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CityLink Melbourne Limited v Department of Transport (Review and Regulation) [2020] VCAT 1078 (2 October 2020)

Date of case note:2 October 2020
Sections in the FOI Act:Section 34(1)(b)
Download this file:CityLink v Department of Transport Review and Regulation 2020 VCAT 1078 2 October 2020 case note - DOCX (486 KB)

This case considered when release of commercial information “is likely” to expose an undertaking or an agency “unreasonably to disadvantage”.

The Facts

A member of Parliament requested information in 15 year old documents about the CityLink project held by the Department of Transport (DoT). This case considered whether section 34(1)(b) and 34(4) applied to CityLink documents and DoT emails. CityLink was an affected third party that appealed to VCAT.

The CityLink documents were Melbourne CityLink project modelling information with traffic volume forecasting and cash flow models. The DoT emails included DoT’s analysis of CityLink’s modelling and DoTs position on negotiations with CityLink.

The Decision

CityLink Melbourne Limited documents

The applicant argued the information was now outdated and release could not disadvantage CityLink because it had a “monopoly” over Melbourne CityLink for 20 more years.

Nevertheless, VCAT accepted CityLink and DoT evidence that the information was still current, confidential and sensitive enough to unreasonably disadvantage CityLink.

  • VCAT accepted that that while the data was old, the traffic modelling systems and cashflow structures were both current because both were still used in this project, used in other more recent road project tenders and would be used in future tenders both in Victoria and elsewhere.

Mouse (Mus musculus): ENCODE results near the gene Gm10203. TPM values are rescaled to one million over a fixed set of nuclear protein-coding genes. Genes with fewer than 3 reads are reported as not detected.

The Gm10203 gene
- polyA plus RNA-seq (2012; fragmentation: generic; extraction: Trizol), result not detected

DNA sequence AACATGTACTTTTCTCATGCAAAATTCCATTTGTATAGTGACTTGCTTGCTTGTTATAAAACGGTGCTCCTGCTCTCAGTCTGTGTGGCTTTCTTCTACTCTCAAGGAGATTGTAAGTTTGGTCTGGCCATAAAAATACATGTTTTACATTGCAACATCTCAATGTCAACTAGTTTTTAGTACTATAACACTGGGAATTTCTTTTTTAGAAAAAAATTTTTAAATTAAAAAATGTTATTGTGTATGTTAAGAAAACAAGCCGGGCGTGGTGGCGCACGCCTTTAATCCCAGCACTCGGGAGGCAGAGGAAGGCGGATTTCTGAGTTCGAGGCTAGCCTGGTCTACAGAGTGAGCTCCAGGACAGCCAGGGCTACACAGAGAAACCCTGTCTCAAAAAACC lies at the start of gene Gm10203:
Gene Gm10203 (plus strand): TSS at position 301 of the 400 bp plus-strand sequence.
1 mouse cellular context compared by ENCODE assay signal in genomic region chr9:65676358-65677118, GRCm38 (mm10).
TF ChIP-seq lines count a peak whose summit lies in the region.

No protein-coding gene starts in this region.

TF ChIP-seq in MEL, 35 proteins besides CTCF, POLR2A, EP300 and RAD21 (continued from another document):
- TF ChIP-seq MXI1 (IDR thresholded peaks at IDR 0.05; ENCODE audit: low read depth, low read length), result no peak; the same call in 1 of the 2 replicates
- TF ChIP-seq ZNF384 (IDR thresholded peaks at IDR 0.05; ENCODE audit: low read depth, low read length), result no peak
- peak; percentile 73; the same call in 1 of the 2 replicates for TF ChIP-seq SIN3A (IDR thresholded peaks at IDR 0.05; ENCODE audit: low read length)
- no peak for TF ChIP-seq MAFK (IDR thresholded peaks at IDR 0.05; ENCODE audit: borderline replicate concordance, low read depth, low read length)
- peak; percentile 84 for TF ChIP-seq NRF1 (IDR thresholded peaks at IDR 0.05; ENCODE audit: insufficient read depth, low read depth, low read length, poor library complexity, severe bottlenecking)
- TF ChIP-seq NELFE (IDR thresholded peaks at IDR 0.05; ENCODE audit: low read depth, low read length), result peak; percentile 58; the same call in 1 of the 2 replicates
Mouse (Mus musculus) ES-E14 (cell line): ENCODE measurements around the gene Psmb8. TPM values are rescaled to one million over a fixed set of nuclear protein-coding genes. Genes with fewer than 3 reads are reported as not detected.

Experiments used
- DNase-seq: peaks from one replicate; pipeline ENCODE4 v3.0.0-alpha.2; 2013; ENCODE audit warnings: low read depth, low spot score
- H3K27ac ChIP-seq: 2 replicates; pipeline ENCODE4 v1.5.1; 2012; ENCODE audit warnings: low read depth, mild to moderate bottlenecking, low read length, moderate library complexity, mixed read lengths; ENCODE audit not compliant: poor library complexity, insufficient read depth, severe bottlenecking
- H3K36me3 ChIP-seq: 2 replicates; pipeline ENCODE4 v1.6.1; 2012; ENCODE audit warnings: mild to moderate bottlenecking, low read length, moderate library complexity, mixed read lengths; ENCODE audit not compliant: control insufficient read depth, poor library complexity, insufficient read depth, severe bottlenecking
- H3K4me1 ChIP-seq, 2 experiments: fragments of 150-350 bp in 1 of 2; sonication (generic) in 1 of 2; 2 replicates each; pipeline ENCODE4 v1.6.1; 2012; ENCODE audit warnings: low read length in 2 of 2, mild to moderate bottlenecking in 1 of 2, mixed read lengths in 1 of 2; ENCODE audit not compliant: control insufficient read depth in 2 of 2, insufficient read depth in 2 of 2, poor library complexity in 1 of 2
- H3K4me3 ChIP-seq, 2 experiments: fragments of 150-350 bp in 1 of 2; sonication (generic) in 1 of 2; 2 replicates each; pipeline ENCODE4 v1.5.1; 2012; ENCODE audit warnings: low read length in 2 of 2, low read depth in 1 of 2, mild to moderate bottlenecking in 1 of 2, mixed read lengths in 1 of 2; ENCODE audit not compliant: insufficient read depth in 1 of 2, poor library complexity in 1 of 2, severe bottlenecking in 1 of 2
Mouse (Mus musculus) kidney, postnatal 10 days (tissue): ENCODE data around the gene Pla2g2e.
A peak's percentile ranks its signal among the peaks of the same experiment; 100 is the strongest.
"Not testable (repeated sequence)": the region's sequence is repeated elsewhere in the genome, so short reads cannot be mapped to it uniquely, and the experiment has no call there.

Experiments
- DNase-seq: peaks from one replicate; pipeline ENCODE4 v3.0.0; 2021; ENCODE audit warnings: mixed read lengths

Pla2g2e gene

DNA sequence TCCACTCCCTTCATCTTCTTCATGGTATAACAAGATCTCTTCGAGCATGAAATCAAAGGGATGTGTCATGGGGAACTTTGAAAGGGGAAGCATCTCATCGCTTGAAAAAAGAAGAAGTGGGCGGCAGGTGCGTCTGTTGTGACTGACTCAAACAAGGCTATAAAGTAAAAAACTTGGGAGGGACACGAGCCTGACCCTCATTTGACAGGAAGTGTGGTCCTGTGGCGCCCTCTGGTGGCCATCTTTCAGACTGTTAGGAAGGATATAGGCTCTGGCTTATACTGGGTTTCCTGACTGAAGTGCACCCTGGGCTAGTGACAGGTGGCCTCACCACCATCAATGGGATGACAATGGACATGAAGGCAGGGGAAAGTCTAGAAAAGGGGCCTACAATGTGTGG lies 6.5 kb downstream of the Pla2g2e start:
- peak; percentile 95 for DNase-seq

• VCAT also gave weight to CityLink’s evidence that it carefully secured this information – the models could only be run by two CityLink employees and information could only be accessed by 15 people.

Department of Transport documents

VCAT found that the DoT emails contained DoT’s assessment of the CityLink modelling and cashflow. Hence releasing this information was likely to unreasonably disadvantage DoT in future negotiations with CityLink.

Public interest override

The applicant argued that as a public roads project, there was a public interest in releasing the information.

VCAT was not persuaded that there was a public interest releasing documents in circumstances where: (i) the Deed governing the project was already publicly released in statute; (ii) the CityLink upgrade projects were comprehensively reviewed by the Auditor General a year ago; and (iii) no evidence was presented that identified a current need to investigate or scrutinise the project.

Key takeaway

An agency or a third party may, in some circumstances, be able to demonstrate that release of commercial information relating to completed projects is likely to expose the third party or agency unreasonably to disadvantage. However, such an assertion would need to be supported by cogent arguments and this may require substantial evidence, particularly in cases where the information in question was created some years ago.


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